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Annotated Bibliography The effects of materialism on children and adolescents in lower-income families Alexis Vasquez-Morgan Professor Malcolm Campbell UWRT 1103 October 24, 2016 Vasquez-Morgan 1 Alexis Vasquez-Morgan Professor Campbell UWRT 1103 October 24, 2016 Annotated Bibliography Carney, Jack. Poverty & Mental Illness: You Can't Have One Without the Other. Mad In America. MIA Foundation, 07 Mar. 2012. Web. 17 Oct. 2016. Being poor and being mentally ill seem to go hand in hand accor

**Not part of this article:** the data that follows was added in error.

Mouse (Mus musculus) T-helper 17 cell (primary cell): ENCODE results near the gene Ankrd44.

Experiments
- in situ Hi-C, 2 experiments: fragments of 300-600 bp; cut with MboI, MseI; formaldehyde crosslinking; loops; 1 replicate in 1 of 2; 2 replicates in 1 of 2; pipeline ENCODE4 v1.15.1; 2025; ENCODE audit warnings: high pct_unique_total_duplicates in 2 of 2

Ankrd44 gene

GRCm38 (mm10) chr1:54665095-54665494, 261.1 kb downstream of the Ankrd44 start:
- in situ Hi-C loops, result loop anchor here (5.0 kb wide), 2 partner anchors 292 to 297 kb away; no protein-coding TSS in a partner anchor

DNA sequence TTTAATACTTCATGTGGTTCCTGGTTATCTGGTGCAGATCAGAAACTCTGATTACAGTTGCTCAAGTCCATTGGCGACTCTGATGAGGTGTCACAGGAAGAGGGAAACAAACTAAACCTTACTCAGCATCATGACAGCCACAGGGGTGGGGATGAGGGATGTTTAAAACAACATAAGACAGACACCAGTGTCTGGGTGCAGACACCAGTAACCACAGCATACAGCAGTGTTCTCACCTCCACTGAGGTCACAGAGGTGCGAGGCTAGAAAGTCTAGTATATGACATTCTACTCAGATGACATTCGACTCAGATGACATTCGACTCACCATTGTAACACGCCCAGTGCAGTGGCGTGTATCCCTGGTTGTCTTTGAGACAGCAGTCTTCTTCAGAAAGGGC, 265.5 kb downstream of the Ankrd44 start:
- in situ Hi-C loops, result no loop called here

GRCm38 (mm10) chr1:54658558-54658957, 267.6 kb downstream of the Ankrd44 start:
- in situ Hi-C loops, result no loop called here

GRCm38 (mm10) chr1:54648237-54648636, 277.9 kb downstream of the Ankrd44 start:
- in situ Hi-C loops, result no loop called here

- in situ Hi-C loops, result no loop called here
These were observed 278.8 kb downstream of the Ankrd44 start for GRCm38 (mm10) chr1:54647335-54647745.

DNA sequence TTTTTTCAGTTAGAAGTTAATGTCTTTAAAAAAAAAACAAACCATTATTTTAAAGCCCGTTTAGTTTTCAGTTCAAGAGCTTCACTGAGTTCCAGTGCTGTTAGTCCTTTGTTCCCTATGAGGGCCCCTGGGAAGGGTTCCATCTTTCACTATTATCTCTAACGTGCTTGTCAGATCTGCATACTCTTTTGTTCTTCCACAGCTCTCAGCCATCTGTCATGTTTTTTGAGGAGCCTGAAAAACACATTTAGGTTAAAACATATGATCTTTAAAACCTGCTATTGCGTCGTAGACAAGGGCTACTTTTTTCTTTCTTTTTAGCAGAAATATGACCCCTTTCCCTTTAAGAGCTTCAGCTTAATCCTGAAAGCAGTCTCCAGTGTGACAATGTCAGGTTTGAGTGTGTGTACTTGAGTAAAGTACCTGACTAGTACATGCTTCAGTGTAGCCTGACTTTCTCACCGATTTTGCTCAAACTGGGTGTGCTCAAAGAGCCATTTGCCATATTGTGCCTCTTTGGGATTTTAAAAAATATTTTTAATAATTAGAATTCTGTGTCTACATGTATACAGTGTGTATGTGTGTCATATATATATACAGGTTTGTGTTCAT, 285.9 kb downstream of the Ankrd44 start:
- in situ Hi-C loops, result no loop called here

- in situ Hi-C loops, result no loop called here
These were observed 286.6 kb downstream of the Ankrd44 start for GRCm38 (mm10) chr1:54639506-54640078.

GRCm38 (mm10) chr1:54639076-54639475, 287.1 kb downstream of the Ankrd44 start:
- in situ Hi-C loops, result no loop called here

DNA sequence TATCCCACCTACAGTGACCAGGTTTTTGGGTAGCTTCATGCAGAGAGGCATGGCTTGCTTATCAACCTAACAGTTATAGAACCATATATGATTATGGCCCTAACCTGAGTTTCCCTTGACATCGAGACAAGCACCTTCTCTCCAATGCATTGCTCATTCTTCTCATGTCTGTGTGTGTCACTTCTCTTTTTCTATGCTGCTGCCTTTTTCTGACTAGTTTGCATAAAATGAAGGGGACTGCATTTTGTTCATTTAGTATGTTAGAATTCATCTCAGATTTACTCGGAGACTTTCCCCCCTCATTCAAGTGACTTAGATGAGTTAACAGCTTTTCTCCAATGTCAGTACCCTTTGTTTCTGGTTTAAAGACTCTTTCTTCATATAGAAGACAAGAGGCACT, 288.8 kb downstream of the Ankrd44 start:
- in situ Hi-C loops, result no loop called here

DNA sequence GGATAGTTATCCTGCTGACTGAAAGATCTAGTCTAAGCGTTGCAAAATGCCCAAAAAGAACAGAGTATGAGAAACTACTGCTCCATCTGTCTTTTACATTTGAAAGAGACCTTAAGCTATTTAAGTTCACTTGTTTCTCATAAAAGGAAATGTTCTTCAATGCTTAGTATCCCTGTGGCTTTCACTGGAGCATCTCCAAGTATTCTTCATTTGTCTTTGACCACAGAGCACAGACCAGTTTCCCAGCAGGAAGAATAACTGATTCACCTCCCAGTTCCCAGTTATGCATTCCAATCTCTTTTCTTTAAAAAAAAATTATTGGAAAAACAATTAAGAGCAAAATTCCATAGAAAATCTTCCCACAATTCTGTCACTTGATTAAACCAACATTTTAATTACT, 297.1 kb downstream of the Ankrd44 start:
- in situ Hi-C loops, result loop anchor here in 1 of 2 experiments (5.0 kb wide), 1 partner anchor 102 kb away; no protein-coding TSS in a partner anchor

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    Annotated Bibliography   The effects of materialism on children and adolescents in lower-income families   Alexis Vasquez-Morgan   Professor Malcolm Campbell   UWRT 1103   October 24, 2016      Vasquez-Morgan 1 Alexis Vasquez-Morgan   Professor Campbell   UWRT 1103   October 24, 2016   Annotated Bibliography   Carney, Jack. Poverty & Mental Illness: You Can't Have One Without the Other. Mad In   America. MIA Foundation, 07 Mar. 2012. Web. 17 Oct. 2016.   Being poor and being mentally ill seem to go hand in hand according to various sources including the Census Bureau, which tells us that in 2010 4.1 million people between 18 and 64 reported a disability and also lived below the poverty line. An additional 10.9 million people claimed disability, but did not report living below the poverty line. While it is unknown whether or not these disabilities are mental illnesses, the National Institute of Mental Health declares that in 2008, 5 percent of the American population was mentally ill. With a 2008 US population of 304.1 million, that equals to be approximately 15 million with serious mental illness. One issue with those statistics, however, is the possibility that the self-reporting of mental illness is not an accurate reflection of the actual situation.   To understand further the connection between poverty and mental illness, the article includes statistics from the Department of Health and Human Services, which says that the  poverty line for a single person in 2011 was $10,890. In January of 2012, the 8.1 million people eligible for Supplemental Security Income due to disability would only receive an average annual income of $8,064. This is almost $3,000 below the poverty line. 34 percent (2.7 million)    Vasquez-Morgan 2 of the eligible have been diagnosed with serious mental illness, according to the Office of Retirement and Disability Policy of the Social Security Administration.   Information presented in the article shows that mental illness and poverty directly correlate, but mental illness was not the overwhelming cause of poverty like once thought. M. Harvey Brenner of Harvard University showed in a 1973 study that unemployment was a cause of mental illness. The data is now historical, but it set a precedent for Christopher Hu dson’s 2005 research that shows mental illness is a result of poverty and economic hardship and not the other way around. His studies revealed that increased economic hardship within a community led to increased mental illness and psychiatric hospitalization, and in conclusion noticed “a remarkably strong and consistent negative correlation between socio-economic conditions and mental illness, one that supports the role of social causation in mental illness and cannot be accounted for by geographic or econ omic downward mobility …” This article was written by a Doctor of Social Welfare for a Mad In America Foundation website, and the sources used to support the ideas are reliable and academic, and come from researchers at universities and government statistics, making this source reliable. It will be included within my essay because it supports the idea that mental illness stems from poverty, and although detailed connections between mental illness and poverty are not made, it can be inferred through continued academic research that heightened materialism may be an effect of it. In fact, this idea is supported in a later source.   Economic Status and Abuse | Dual Diagnosis. Dual Diagnosis. N.p., n.d. Web. 17 Oct. 2016. This webpage on DualDiagnosis.org outlines links between economic status and reasons for substance abuse, including education, abuse and neglect, genetics, mental health, race,    Vasquez-Morgan 3  parental abuse, and poverty versus wealth. The overarching theme is that those in poverty show a higher likelihood of substance abuse due to heightened rates of mental illness, neglect, and  parental drug abuse, and a decrease in education. Under the Education heading, the first sentence says that those with higher educations are less likely to be abusers, and then gives survey evidence and the source link. Exploring this source provides less-than-ideal discoveries, however. Despite the webpage being published in 2015, the supporting source is an article published in 1987, which seems to have a bias against the poor and lacks insight as to why  the drug epidemics it mentions occurred. It mentions a spike in cocaine addiction in the late 1800s while failing to realize the widespread medical use of cocaine in the 1880s, and points fingers at low-income communities for having a continuing crack cocaine epidemic, which is likely caused by potentially government-sanctioned crack cocaine distribution to those specific areas in the 1980s. While the rest of the sources are recent and provide further insight into the causes of substance abuse, the information under the Education heading is likely not fresh enough to be accurate.   Other sources, however, led to insightful discoveries that allowed for an expansion of my thoughts and eventually, EIP topic. Under Mental Illness, it is said that 29 percent of Americans with mental illness also have a substance abuse issue, and severe mental illness is most common among Americans with a household income of less than $20,000 per year. This directly opposes my srcinal claim that the rich are more likely to have issues in relation to materialism, and therefore abuse drugs more often. It does, however, show that perhaps rich Americans are not the most materialistic, and do not feel the stresses of advertisement envy along with the obvious stresses caused by living with very little money. This new insight led to a revision of my topic to focus on the culture of the impoverished, and will be included in my essay. This entire source